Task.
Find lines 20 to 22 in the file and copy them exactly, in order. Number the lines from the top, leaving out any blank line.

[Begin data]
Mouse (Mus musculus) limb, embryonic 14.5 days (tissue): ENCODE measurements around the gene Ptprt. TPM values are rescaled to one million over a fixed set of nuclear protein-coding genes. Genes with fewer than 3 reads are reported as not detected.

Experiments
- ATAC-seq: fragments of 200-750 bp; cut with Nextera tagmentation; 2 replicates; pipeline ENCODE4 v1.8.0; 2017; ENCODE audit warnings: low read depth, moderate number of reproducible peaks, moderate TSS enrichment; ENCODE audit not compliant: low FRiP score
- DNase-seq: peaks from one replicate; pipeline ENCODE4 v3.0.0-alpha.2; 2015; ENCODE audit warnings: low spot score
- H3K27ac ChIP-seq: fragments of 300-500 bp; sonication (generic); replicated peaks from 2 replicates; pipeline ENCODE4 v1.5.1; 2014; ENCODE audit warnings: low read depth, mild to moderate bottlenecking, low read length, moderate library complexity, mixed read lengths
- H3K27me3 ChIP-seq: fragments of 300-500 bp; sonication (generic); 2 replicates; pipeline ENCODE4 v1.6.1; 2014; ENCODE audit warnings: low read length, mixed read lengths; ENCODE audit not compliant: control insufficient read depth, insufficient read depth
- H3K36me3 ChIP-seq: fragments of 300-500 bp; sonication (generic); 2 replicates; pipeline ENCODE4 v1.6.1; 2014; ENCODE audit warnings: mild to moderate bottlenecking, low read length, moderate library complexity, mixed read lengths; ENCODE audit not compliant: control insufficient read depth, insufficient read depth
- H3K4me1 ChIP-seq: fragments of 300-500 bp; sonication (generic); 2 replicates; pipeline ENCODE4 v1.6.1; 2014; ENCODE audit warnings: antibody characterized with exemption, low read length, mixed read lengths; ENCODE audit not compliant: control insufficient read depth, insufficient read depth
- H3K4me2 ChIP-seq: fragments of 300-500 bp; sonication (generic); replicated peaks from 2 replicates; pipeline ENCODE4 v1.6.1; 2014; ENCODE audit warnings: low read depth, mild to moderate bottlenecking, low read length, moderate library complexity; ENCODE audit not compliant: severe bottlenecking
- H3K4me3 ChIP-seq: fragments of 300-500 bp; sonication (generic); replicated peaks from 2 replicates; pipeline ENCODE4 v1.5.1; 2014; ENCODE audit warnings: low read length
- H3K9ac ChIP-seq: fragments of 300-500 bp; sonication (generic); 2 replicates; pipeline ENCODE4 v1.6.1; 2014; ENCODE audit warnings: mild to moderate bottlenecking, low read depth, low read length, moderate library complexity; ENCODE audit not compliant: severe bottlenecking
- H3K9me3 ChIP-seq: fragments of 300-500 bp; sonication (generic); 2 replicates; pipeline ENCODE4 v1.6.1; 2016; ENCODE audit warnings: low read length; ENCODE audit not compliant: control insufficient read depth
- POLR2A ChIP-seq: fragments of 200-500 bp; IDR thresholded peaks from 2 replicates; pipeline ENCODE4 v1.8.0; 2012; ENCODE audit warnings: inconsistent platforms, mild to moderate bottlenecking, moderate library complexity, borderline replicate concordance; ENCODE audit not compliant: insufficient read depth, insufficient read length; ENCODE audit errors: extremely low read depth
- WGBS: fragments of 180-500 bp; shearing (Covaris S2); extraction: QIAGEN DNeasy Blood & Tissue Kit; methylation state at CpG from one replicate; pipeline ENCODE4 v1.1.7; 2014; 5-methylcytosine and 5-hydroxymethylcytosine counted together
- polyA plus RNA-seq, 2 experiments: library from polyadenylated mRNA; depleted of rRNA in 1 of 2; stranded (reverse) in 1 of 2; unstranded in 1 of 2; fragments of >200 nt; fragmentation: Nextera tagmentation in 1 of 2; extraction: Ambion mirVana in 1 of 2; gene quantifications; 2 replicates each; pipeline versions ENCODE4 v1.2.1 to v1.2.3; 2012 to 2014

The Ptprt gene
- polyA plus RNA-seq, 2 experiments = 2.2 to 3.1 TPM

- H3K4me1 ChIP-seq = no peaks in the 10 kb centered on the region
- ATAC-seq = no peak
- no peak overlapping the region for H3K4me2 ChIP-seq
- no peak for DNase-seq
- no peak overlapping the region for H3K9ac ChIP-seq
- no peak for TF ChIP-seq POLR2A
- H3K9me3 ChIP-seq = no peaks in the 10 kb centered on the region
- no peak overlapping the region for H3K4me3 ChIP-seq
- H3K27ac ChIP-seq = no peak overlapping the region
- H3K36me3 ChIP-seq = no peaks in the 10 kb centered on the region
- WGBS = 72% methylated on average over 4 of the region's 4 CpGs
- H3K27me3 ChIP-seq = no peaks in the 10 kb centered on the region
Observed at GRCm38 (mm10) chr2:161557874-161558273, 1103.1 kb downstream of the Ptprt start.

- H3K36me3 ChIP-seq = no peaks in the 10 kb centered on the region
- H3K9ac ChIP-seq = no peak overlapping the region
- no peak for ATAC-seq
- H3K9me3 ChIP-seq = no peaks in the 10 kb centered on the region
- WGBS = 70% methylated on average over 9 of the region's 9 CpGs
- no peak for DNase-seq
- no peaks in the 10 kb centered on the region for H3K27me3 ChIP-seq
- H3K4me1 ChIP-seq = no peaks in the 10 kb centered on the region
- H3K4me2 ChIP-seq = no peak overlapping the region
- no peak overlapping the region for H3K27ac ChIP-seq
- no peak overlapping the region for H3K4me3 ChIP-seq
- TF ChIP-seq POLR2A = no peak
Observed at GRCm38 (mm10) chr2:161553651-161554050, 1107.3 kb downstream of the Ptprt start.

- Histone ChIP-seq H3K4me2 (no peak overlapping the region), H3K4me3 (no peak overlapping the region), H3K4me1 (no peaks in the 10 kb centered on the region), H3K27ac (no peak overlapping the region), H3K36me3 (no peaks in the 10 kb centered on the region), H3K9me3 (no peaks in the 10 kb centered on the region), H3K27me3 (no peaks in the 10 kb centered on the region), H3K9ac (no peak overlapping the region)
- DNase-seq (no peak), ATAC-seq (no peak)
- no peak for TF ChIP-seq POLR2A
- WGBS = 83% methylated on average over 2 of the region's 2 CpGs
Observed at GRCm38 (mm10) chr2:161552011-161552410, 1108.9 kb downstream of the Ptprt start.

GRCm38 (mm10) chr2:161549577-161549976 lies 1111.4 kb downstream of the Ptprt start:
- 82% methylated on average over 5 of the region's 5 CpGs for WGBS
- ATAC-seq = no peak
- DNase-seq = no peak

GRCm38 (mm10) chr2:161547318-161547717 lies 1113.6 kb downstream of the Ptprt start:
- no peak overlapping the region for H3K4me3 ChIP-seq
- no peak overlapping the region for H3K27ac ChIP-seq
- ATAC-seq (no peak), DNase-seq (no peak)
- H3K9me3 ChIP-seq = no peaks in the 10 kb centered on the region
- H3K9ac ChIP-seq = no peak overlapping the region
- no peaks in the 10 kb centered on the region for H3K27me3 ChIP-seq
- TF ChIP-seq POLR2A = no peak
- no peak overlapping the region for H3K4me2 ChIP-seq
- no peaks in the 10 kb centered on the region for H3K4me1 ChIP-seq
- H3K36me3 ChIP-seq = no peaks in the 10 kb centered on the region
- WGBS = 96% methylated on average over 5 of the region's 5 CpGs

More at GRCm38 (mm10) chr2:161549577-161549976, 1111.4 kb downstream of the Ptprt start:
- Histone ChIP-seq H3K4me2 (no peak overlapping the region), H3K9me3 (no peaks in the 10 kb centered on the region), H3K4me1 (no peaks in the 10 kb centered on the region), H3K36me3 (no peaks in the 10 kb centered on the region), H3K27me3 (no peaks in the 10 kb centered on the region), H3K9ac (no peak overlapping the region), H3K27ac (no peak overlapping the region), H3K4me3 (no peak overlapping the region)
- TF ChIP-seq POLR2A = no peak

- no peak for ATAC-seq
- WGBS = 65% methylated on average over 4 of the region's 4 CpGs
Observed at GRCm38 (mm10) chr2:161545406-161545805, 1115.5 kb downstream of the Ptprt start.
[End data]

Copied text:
- no peak overlapping the region for H3K4me2 ChIP-seq
- no peak for DNase-seq
- no peak overlapping the region for H3K9ac ChIP-seq